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Interdisciplinary Mining Safety Program Will Bring New Perspectives to Underground Hazards

Sophia Friesen

An educational collaboration between the Rocky Mountain Center for Occupational and Environmental Health (RMCOEH) and the Department of Mining Engineering at the University of Utah will bring new perspectives to tackle tough problems in mining safety.
Mining technology in the United States has advanced immeasurably from minecarts and “jack-legs” (very large jackhammers), but working in or around mines still presents unique and serious hazards, says W. Pratt Rogers, PhD, associate professor in mining engineering. He describes the dangers of mining labor in terms of “high-energy zones”: regions where large and powerful machinery or heavy objects have the potential to exert massive amounts of force. “If you make one snap decision wrong in a high-energy zone, you can lose a leg, or your life,” he says. “We’ve made a lot of progress, but there are still fatalities. There are still massive injuries.”

Disrupting Tunnel Vision

Addressing these hazards will take the best minds from across a wide variety of disciplines. One of the biggest strengths of the program, Rogers says, is that it will tap into that variety. Classes in the Mining Safety program will be taught by faculty members from the Department of Mining Engineering. But unlike standard engineering courses, these will be geared toward a broad spectrum of students within RMCOEH, with backgrounds ranging from industrial hygiene and emergency management to psychology and public health. 
Charles Kocsis, PhD, chair of the Department of Mining Engineering and director of the Center for Mining Safety and Health Excellence, says that the collaboration will be a new development for the department. “We’re very excited, because it’s the first time that mining engineering steps out of the box.” The program is expected to begin accepting students in March 2024.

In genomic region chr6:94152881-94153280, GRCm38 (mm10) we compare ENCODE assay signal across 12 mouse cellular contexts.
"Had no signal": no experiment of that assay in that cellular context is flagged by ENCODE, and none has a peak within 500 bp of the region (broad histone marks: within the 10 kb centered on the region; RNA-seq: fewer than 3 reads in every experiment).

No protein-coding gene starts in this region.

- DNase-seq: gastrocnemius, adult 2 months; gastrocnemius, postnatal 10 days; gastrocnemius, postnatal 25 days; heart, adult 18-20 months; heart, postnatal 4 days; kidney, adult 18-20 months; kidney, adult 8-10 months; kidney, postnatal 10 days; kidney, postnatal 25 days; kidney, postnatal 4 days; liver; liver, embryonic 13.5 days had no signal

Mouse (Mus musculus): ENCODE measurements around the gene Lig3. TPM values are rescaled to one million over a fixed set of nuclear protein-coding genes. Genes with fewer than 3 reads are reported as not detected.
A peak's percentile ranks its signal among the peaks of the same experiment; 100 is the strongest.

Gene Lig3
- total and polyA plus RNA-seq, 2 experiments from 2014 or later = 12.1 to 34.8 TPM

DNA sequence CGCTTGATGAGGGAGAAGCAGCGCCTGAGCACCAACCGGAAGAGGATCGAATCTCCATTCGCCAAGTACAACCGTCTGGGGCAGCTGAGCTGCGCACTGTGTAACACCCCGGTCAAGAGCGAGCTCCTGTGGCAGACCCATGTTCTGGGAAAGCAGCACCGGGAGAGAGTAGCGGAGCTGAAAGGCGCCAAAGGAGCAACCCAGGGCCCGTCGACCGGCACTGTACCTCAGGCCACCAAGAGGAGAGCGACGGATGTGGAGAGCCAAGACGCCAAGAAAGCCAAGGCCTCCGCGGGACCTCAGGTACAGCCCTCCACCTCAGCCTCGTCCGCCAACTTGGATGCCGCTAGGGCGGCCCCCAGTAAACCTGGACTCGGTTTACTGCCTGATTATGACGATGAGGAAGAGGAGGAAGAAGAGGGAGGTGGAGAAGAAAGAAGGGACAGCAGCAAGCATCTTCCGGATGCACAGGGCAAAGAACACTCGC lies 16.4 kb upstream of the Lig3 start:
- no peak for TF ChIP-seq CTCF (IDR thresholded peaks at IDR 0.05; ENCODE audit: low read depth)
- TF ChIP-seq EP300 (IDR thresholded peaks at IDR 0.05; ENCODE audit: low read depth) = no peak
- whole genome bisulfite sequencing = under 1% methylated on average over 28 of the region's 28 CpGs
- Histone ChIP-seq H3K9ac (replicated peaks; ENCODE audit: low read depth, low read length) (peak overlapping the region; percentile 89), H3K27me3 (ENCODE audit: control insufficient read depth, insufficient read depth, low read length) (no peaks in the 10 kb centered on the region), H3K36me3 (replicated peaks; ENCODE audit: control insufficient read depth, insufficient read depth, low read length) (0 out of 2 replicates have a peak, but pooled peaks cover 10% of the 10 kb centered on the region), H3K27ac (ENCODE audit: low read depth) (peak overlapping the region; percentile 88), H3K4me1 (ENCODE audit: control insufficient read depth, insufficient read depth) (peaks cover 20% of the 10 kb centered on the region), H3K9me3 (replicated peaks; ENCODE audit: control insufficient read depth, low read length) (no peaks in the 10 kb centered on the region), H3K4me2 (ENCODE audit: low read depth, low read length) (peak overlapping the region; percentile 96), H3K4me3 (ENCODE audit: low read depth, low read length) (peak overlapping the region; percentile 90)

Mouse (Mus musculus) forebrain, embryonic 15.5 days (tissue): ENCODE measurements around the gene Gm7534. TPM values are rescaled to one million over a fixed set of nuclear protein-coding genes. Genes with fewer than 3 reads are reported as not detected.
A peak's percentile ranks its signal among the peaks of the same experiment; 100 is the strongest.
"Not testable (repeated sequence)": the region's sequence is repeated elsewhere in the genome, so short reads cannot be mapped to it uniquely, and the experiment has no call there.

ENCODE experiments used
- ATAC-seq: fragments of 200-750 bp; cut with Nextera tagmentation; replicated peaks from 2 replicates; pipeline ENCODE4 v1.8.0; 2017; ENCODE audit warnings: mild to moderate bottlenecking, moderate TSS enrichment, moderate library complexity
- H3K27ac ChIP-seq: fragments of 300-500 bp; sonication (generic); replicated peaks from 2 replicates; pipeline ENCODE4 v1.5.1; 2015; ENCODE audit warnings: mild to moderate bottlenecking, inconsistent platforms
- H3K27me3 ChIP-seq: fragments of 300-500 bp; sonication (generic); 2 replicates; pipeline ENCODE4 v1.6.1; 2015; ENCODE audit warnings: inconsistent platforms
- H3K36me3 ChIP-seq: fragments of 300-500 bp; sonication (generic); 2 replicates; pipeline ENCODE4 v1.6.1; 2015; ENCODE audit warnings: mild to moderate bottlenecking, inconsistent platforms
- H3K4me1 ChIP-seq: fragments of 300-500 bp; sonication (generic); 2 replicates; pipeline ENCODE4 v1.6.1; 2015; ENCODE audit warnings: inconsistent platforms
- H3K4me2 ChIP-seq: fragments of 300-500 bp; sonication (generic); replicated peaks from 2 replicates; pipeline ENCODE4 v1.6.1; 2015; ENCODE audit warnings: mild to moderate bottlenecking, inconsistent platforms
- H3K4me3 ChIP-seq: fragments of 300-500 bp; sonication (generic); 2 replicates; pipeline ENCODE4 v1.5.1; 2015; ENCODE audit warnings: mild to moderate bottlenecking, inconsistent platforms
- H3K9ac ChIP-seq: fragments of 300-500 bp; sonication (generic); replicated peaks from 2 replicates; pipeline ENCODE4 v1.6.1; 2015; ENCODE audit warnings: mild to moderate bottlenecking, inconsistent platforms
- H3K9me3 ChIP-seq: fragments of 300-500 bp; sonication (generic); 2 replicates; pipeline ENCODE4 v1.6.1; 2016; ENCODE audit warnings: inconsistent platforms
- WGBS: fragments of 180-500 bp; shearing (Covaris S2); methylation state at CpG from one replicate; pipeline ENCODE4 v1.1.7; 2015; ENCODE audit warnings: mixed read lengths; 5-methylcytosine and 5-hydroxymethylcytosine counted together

By connecting people with differing perspectives, the program aims to arrive at new solutions for recalcitrant safety problems. Like in any discipline, if experts only collaborate with others who share a similar background, ideas about what’s possible can become set in stone. “You can get a lot of tunnel vision in these disciplines,” Rogers says. “They’re conservative in terms of risk-taking and thinking outside the box. Bringing people in from outside disrupts that cycle and makes people think about how to do things differently.”

Panel of three video-game-like graphics of mining equipment in tunnels. In the center panel, the surroundings are dark and the equipment is on fire.
Virtual reality simulations of mining emergencies, like those Kocsis' team is developing, have the potential to help train people from a wide variety of disciplines.

New Tech Brings New Perspectives

But interdisciplinarity also introduces unique challenges, and newcomers to the field will have a lot to learn. “The underground environment is a completely different environment, a different world,” Rogers says. Confined spaces, airborne contaminants, and limited visibility combine into an experience that can be difficult to prepare trainees for. “When people are underground and there is an emergency such as an underground fire, work areas fill up with smoke immediately, within five to ten minutes,” Kocsis says, “and when you cannot see, panic starts to take over.”
Both Kocsis and Rogers are working to develop technological solutions to mining safety issues, including virtual reality simulations that train participants to respond to underground emergencies. Unlike traditional safety trainings, “it’s very interactive,” Kocsis says. “You are immersed into this VR and you need 100% attention.” Kocsis adds that his research team is also working to develop other advanced technologies intended to improve safety and health at mines in Utah and worldwide, including smart glasses designed to guide mine workers during an emergency and innovative monitoring devices to reduce the risk of heatstroke underground.
Virtual reality tools will be especially useful for the Mining Safety program, Rogers says, because they can convey the hazards of mining to people from a wide variety of disciplines. “With VR, you can simulate some of that environment to prepare people with different backgrounds to participate in there.”
Bringing together a broad spectrum of experts will help participants in the program design better approaches to mining safety, Rogers says. “This is the true value of diversity in general. You get a lot of different perspectives looking at the problem, and you get closer to the truth.”